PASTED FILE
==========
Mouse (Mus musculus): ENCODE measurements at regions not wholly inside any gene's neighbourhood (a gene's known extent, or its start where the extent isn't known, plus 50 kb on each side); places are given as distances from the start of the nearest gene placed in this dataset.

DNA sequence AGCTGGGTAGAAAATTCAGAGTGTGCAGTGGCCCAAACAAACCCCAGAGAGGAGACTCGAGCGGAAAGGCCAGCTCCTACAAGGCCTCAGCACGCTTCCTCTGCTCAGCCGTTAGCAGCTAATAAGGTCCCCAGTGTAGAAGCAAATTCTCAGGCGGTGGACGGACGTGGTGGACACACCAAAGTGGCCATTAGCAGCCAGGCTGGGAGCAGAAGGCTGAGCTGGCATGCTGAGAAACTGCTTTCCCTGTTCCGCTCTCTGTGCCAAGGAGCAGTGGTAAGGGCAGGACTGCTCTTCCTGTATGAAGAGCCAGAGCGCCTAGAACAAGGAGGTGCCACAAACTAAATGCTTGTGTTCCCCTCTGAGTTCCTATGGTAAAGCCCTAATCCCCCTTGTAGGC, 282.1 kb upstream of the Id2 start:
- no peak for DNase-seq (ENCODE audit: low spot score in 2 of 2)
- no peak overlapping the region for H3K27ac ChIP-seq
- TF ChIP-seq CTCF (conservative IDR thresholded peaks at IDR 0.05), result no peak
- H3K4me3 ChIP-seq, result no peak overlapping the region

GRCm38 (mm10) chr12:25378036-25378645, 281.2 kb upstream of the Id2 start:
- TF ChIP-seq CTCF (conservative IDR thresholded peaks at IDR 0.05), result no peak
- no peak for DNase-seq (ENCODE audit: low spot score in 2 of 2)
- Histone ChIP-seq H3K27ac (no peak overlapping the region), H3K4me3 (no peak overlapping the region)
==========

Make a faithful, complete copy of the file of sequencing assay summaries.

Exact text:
Mouse (Mus musculus): ENCODE measurements at regions not wholly inside any gene's neighbourhood (a gene's known extent, or its start where the extent isn't known, plus 50 kb on each side); places are given as distances from the start of the nearest gene placed in this dataset.

DNA sequence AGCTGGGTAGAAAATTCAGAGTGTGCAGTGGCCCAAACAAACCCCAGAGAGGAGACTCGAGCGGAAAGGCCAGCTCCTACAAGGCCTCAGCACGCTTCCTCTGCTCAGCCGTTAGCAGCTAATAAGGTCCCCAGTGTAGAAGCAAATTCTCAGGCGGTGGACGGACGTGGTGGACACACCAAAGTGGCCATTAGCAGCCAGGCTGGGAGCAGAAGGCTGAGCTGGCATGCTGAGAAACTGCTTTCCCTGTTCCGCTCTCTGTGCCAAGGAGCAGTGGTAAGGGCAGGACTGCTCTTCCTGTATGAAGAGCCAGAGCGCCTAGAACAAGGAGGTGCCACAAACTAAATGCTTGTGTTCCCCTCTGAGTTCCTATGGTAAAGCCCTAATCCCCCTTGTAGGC, 282.1 kb upstream of the Id2 start:
- no peak for DNase-seq (ENCODE audit: low spot score in 2 of 2)
- no peak overlapping the region for H3K27ac ChIP-seq
- TF ChIP-seq CTCF (conservative IDR thresholded peaks at IDR 0.05), result no peak
- H3K4me3 ChIP-seq, result no peak overlapping the region

GRCm38 (mm10) chr12:25378036-25378645, 281.2 kb upstream of the Id2 start:
- TF ChIP-seq CTCF (conservative IDR thresholded peaks at IDR 0.05), result no peak
- no peak for DNase-seq (ENCODE audit: low spot score in 2 of 2)
- Histone ChIP-seq H3K27ac (no peak overlapping the region), H3K4me3 (no peak overlapping the region)